much grant them full permission 
to say what they want! They use 
their best judgment for how the 
crowd will respond and we help 
clue them in on what the low 
down is here at LVC. 

So, what do the students on the 
Lebanon Valley College campus 
do on weekends? 

Andrea Lisowski '15, a Physics 
major, has a set weekend sched- 



ule. On Fridays, she spends her 
evenings working as an instruc- 
tor of a high school guard team at 
football games. On Saturdays, she 
performs at LVC football games 
in the Indoor Color Guard, then 
works at high school marching 
competitions. On Sundays, she re- 
laxes with her boyfriend and com- 
pletes her homework. 

Melissa Brosh '14, a Psychol- 
ogy major and captain of the LVC 
Field Hockey team, likes to attend 
LVC sports games and go to the 
comedians in the fall, as the team 
is on a dry season. In the spring, 
she likes to go to the bar with 
friends and have a drink one night, 
but during the rest of the weekend 
she loves spending time hanging 
around with friends. 

Whether it'd be cheering at 
the sports games or laughing un- 
til your ab muscles hurt, LVC has 
fun-filled weekends for all stu- 
dents to enjoy. 



G. RENNER 



E.HAMM 



garOO 1 (2)lvc.edu 
ech003(2)lvc.edu 



Valley s Voices: 

Freshmen share their first LVC experiences 



I 



Compiled by Erika Fisher '1 7 
emf004(a)lvc.edu 



Freshman year is full of adjustments, and often just as many missteps. From waking up late for classes to encountering terrifying campus squirrels, each day is a learning ex- 
perience potentially filed with humor and excitement. La Vie takes a look at some misadventures members of the class of 20 17 have experienced in their first month of college. 




Ashley Davis '17 

Digital Communications Major 

"One time I was in a commut- 
er lounge with a bunch of friends 
and we played 'the floor is lava' for 
about a half an hour. We also had 
some pretty epic pillow fights." 




Dana Snyder '17 

Actuarial Science Major 

"I forgot my card in the room 
and couldn't get back in the build- 
ing. I wasn't used to the card sys- 
tem yet. I had to text my room- 
mate for her to let me in, but I 
was able to get in before she came 
down." 



Derek Null 17 

Computer Science Major 

"The first Thursday of classes, I 
was still getting used to the 8 am 
classes, so waking up wasn't quite 
part of my routine yet. Waking 
up at 7:59, 1 realized just how fast 
you can get from the third floor of 
Mary Green to the computer sci- 
ence lab of Lynch: four minutes." 



Janelle McCarthy '17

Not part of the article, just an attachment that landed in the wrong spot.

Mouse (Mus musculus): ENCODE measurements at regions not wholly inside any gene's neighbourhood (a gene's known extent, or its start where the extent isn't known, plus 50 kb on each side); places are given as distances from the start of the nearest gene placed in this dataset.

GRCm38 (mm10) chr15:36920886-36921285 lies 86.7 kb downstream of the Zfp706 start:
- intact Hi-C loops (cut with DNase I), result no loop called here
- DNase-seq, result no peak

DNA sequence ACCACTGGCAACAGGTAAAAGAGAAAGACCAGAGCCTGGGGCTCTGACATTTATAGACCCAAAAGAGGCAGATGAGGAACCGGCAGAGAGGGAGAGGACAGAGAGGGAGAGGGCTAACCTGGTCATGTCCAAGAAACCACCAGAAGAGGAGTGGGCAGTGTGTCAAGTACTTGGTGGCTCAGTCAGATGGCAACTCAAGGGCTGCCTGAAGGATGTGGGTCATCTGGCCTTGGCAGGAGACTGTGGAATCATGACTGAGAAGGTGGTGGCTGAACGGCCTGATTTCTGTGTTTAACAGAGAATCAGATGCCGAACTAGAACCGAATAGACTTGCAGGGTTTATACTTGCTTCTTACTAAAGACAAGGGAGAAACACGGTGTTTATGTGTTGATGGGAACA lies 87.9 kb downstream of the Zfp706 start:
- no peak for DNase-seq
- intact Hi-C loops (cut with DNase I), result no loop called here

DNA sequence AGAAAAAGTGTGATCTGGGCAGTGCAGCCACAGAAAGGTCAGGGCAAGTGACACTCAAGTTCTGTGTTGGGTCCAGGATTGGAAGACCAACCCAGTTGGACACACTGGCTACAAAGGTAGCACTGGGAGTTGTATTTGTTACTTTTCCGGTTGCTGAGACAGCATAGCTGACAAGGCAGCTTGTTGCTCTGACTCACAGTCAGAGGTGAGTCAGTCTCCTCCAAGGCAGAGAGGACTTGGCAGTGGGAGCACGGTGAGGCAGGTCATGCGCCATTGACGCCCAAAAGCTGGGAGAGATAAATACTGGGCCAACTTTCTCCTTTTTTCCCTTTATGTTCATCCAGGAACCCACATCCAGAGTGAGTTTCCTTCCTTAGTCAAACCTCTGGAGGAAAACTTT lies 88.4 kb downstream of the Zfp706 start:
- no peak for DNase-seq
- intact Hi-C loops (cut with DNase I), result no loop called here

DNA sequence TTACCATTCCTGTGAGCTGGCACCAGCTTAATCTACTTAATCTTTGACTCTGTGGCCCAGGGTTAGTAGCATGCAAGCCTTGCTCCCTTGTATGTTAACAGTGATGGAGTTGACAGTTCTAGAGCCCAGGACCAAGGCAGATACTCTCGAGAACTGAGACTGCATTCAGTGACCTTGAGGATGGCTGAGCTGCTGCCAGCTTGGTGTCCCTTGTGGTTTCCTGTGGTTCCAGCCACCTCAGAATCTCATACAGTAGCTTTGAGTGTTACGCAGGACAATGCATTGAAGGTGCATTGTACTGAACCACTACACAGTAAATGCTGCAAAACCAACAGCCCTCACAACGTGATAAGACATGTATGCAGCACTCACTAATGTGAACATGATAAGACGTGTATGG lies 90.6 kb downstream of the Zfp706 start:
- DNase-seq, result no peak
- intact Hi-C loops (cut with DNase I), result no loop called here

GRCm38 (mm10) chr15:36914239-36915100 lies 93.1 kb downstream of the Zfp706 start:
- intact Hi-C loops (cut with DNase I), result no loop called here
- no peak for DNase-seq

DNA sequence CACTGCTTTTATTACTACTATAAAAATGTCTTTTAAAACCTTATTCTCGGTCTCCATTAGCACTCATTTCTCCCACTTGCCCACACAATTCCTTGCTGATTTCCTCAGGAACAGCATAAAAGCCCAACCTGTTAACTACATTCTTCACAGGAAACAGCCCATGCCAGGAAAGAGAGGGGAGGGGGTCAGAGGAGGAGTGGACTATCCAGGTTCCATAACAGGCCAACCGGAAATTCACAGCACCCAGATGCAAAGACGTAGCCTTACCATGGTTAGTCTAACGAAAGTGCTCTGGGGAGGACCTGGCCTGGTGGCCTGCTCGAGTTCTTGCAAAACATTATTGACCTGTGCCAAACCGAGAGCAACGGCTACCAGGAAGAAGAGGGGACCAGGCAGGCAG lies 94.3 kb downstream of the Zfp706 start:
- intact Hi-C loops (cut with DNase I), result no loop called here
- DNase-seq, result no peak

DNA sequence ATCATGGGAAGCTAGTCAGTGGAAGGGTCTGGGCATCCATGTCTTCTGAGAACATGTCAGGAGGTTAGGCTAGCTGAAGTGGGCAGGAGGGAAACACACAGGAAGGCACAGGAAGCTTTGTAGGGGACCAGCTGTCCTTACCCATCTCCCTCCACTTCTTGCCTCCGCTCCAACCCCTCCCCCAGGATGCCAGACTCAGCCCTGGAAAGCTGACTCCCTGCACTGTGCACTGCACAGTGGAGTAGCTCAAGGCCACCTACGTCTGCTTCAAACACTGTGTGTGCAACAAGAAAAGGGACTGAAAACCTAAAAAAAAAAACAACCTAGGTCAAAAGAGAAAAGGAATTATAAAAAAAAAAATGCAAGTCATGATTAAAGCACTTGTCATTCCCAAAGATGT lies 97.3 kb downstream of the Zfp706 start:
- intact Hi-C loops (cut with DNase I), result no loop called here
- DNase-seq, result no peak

Early Childhood Education and 
Special Education Majors 

"I didn't realize that my class 
got changed from the basement 
of the chapel to the third floor of 
humanities. And my shoes didn't 
fit and they were flopping on and 
off. I was running barefoot across 
campus trying to get back up to 
the third floor of Mary Green to 
get my schedule and find the right 
spot." 



Ml 



Jeanette Tropp '17 

Historical Communications 
Major 

"I was going for my afternoon 
run and I was about to do hill 
sprints near the cemetery. When I 
was about to start, a squirrel came 
down from a tree and sat there 
and looked at me. I thought it 
was cute and it was staring at me. 
And then it jumped from the tree 
and bound at me. I backed away 
and it sprinted at me. So I turned 
around and sprinted away off 
campus to get away." 



La Vie Collegienne September 25, 2013 7 



SPORTS 



Goalie Becca Sykes '14 three consecutive shutouts 
leading women's soccer to success 

Last week, tied 0-0 with Muhlenberg, came back to beat Eastern 3-0 



SCHEDULE 

Wednesday, 9/25 

Women's Soccer 
vs Haverford College 
4 p.m. 

Field Hockey 
vs Susquehanna University 
7 p.m. 

Men's Soccer 
at Misericordia University 
7 p.m. 

Friday 9/27 

Women's Volleyball 
vs Washington College 
4 p.m. 

Women's Tennis 
at Goucher Open 
TBA 

For more results, visit 
GoDutchmen.com 



ATHLETE5 
OF THE 
WEEK 

Frank Gaffney 
Football 



Coming off a weekly Honor Roll 
award, Gaffney was named the 
MAC Defensive Player of the Week 
after football's 38-17 win over 
King's. He finished the game with 
10 tackles (four for a loss) and 



Ryan Weitzel 
Men's Tennis 



On a 4-0 start to the season, Weitzel 
was a two-time winner in the men's 
team's latest match against Arcadia. 
He took No. 1 singles 6-0, 6-2, and 
paired with Pat Jones '15 for a 9-7 
doubles win. 



Cody Manmiller ' 1 6 

Staff Writer 

The women's soccer team is 
playing the best soccer of the 
season. 

This week, they played two 
home games against Muhlenberg 
College and Eastern University. 
After drawing with Muhlenberg 
and beating Eastern, the Dutchmen 
have not lost once in their last five 
games. 

On Tuesday, Muhlenberg 
traveled to Annville and both teams 
walked away with a 0-0 tie. After 90 
minutes and two overtime periods, 
nobody was able to put the ball in 
the back of the net.